Imaging

At screening, patients underwent standard weight bearing bilateral knee X-rays, captured parallel to the tibial plateau in the Rosenberg view. An independent radiologist reviewed the X-rays and assigned a KL OA grading to each knee to determine study eligibility.

Knees were imaged on a 3T whole body magnetic resonance unit (Siemens Healthcare) prior to the treatment day and at month 12 visit. A T1-weighted coronal spin echo sequence was obtained as well as a 3D dual echo in steady state sequence in the double oblique sagittal orientation. MRIs were read blinded to treatment allocation but without blinding to the acquisition timepoint. Semi-quantitative scoring was performed according to the MRI OA Knee Score (MOAKS) system described in Hunter et al. [13].

Quantitative measurements of cartilage volume and bone area and additional semi-quantitative assessments of cartilage defects and bone marrow lesions (BML) were performed using validated methods as described by Wang et al. [14]. The coefficients of variation (CVs) for medial and lateral tibial and patellar cartilage volume measures were 3.4, 2.0 and 2.1% respectively [15, 16]. Medial and lateral tibial plateau bone areas were used as a measure of tibial bone size; CVs for the medial and lateral tibial plateau areas were 2.3 and 2.4% respectively [17]. Semi-quantitative measures were obtained using a modified International Cartilage Repair Society classification system [18]. A cartilage defect was included if present in at least two consecutive slices. A prevalent cartilage defect was defined as a cartilage defect score of ≥ 2 at any site within that compartment. Intra-observer reliability and inter-observer reliability (expressed as intraclass correlation coefficient) were 0.90 and 0.90 for the medial tibiofemoral compartment, and 0.89 and 0.85 for the lateral tibiofemoral compartment respectively [18]. BMLs were defined as areas of increased signal intensity within the subchondral bone region in either the distal femur, the proximal tibia, or patella [19]. A BML was identified as being definitely present if it appeared on two or more adjacent slices and was further classified as “small” (grade 1) or “large” (grade 2) as defined by Felson et al. [19]. The intra-observer reproducibility for determination of the BML was assessed using 60 randomly selected knee MRIs (κ value 0.88, p < 0.001).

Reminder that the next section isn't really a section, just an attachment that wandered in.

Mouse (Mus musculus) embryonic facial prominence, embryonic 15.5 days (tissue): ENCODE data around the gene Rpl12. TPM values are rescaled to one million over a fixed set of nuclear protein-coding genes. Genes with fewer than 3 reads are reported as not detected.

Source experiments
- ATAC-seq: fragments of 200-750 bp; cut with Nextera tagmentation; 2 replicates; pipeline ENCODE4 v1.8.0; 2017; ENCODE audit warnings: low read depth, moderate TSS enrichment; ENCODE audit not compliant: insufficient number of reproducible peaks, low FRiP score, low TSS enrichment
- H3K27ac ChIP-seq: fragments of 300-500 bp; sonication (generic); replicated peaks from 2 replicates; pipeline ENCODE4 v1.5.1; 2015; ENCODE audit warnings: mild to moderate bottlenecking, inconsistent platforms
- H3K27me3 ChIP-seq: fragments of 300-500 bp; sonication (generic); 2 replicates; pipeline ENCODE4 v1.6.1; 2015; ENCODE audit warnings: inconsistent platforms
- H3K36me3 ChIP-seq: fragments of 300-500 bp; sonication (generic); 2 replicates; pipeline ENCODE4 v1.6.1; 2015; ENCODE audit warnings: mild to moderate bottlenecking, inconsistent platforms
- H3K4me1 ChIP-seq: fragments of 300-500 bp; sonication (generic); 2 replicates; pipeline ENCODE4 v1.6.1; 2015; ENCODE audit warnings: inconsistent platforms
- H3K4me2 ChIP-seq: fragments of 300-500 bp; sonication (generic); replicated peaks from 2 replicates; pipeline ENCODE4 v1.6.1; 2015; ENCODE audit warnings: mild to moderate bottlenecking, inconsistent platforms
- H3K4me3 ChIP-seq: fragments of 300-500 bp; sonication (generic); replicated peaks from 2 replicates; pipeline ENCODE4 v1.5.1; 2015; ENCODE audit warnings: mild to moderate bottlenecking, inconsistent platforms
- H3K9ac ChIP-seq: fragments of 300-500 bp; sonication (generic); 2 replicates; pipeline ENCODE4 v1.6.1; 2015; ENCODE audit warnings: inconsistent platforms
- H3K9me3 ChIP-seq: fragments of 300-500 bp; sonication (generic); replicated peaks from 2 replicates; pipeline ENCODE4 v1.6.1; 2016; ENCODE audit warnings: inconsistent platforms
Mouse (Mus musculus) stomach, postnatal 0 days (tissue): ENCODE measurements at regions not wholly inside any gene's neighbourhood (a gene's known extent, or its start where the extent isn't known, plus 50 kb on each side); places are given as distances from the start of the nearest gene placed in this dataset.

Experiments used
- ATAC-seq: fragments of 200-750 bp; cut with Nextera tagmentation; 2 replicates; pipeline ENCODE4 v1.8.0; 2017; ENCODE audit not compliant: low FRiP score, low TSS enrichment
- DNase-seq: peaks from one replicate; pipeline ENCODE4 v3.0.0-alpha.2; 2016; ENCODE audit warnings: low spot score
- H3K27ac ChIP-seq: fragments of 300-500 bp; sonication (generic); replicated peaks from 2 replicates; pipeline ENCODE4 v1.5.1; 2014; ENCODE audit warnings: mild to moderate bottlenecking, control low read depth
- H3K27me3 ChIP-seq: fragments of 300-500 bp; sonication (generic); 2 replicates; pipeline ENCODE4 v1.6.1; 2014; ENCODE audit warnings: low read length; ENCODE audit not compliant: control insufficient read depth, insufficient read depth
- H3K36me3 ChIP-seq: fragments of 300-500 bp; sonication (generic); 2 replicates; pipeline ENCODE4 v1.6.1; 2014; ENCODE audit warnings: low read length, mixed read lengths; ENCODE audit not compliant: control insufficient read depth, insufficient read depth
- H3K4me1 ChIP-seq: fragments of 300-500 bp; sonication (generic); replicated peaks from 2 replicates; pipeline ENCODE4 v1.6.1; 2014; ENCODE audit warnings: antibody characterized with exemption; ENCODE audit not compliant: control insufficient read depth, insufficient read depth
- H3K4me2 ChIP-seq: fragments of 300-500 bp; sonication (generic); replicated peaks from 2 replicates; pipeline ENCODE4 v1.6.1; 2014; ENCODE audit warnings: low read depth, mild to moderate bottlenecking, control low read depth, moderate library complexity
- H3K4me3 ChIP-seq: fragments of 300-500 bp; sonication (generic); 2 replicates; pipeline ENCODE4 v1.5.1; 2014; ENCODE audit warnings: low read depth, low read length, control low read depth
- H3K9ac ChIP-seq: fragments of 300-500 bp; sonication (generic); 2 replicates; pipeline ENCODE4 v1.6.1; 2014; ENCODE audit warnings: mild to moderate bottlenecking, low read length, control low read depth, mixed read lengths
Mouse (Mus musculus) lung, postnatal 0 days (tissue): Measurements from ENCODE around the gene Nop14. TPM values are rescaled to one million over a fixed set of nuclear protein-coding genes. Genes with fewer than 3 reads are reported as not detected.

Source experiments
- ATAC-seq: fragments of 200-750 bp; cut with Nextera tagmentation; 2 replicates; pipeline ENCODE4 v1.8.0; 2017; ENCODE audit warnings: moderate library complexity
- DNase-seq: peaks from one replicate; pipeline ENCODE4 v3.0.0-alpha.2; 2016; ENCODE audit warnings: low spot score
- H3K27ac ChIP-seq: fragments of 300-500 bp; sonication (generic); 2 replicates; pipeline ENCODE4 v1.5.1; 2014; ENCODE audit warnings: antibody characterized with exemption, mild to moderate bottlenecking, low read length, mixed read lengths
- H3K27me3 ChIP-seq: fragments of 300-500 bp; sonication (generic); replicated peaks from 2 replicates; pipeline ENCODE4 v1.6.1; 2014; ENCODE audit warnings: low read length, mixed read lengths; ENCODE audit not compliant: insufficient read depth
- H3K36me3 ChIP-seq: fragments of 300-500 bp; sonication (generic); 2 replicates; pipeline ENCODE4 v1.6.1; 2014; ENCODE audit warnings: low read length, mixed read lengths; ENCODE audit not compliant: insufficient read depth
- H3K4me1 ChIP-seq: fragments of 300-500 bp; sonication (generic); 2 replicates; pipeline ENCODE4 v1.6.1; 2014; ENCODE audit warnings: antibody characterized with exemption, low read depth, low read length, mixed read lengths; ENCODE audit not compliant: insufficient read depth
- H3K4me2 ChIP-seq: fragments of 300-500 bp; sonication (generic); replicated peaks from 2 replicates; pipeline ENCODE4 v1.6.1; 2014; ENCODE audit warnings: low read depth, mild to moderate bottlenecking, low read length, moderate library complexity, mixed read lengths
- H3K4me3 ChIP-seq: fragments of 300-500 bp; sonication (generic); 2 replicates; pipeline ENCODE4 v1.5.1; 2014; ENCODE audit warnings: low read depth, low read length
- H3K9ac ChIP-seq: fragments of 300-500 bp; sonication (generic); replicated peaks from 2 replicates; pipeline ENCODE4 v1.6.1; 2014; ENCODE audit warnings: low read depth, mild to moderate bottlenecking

Statistical analysis